Author: Mike Sabbatis
Too often, we look for the "big bang" moment; that point in time where significant improvement appears to happen all at once. In reality, forward progress usually comes in small, incremental chunks. There are times when forward progress is so small that measuring the difference barely moves the needle, but that doesn't mean improvement didn't happen. Continuous improvement is often preferred over "big bang" moments.
What is continuous improvement?
Continuous improvement consists of incremental changes and improvements that occur while an organization goes about its normal activities. Simply put, every employee of an organization continues with their daily tasks while keeping an eye out for areas of potential change that can add value to products, services, and processes.
Continuous improvement is largely employee-driven. Because employees are, in many cases, closest to the actual output, it is logical they should be the ones driving the incremental changes that come with continuous improvement. These changes tend to feel more natural and are more likely to stick than a large, potentially disruptive shift that implements multiple changes all at once. Though the incremental changes that come from continuous improvement may be difficult to pinpoint on an individual basis, continuous improvement can make major changes over time. Thinking with the end in mind, these can be the source of the "big bang."
Why should I implement continuous improvement?
Organizations that develop a great product or service, and then sit back and never make changes or improvements are doomed to fail. Very quickly, your competitors will not only catch up but overtake you. If you never stop asking, "What will it take to get to the next level?" you can create a competitive advantage that makes it difficult for others in the industry to overcome.
For most service-industries like accounting, the largest benefits seen from continuous improvement revolve around improving efficiency and strengthening the quality of customer service. Productivity and capacity also tend to rise due to increased efficiency, allowing the organization to potentially recognize greater growth.
There is also a halo effect that comes with implementing continuous improvement; you are likely to see decreased turnover and increased employee engagement. Because this is largely employee-driven, employees feel they have skin in the game. If one of their co-workers suggests a process improvement, they are more likely to support the change, if only because they will want support when they make a suggestion.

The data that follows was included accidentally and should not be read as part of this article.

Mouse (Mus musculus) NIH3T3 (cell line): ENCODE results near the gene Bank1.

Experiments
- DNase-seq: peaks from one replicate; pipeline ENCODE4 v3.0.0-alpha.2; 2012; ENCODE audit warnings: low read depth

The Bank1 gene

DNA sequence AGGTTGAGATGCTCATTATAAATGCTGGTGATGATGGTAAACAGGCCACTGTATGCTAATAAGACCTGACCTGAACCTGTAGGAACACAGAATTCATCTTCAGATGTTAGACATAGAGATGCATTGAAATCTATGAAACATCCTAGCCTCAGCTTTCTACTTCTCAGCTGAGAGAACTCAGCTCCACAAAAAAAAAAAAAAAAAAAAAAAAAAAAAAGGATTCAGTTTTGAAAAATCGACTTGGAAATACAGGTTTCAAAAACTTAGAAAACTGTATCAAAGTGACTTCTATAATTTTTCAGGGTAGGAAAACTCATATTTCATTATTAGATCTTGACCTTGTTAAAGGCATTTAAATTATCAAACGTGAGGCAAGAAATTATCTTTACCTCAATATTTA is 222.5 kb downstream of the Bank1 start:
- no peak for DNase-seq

How do I encourage continuous improvement in my organization?
Depending on your organization, implementing continuous improvement may necessitate a cultural shift. For the creation and growth of a continuous improvement culture, employees need to be empowered and encouraged to support changes and take part in proactively identifying possible areas of improvement.
This means taking steps such as:
Implementing the plan-do-check-act framework
Educating employees and stakeholders about the benefits of continuous improvement
Communicating how improvements have benefited the organization clearly and consistently
Integrate continuous improvement steps into each individual's job duties
Beyond the usual steps I've listed, find your change champions – people who learn something new and then ask, "Why can't we do that here?" Often extroverted champions are easy to spot, but take the time to find your introverts as well. These champions are less likely to make noise and more likely to work tirelessly to make something better without expectation of reward. These champions may need a little more support to come forward.
When you implement continuous improvement as part of your business processes, you're encouraging growth. By inspiring ideas that make people's jobs easier, safer, or better, employees at all levels will be invested in making the organization the best that it can be. Keep in mind that productivity materializes with people. Empower your people, openly support the process, and be patient; growth will follow an organization with a culture of continuous improvement.
If you missed parts ones and two of this series on creating a better business process, you can learn about how to identify and combat bottlenecks here, and how to design that better business process here
Mike Sabbatis is XCM's CEO. He has extensive experience leading fast-paced, customer-focused organizations leveraging innovative, forward-looking technologies that disrupt the norm while sustaining long-term profitable growth. He has led and inspired global teams comprised of more than 2,500 employees, as well as divisional start-ups and joint ventures.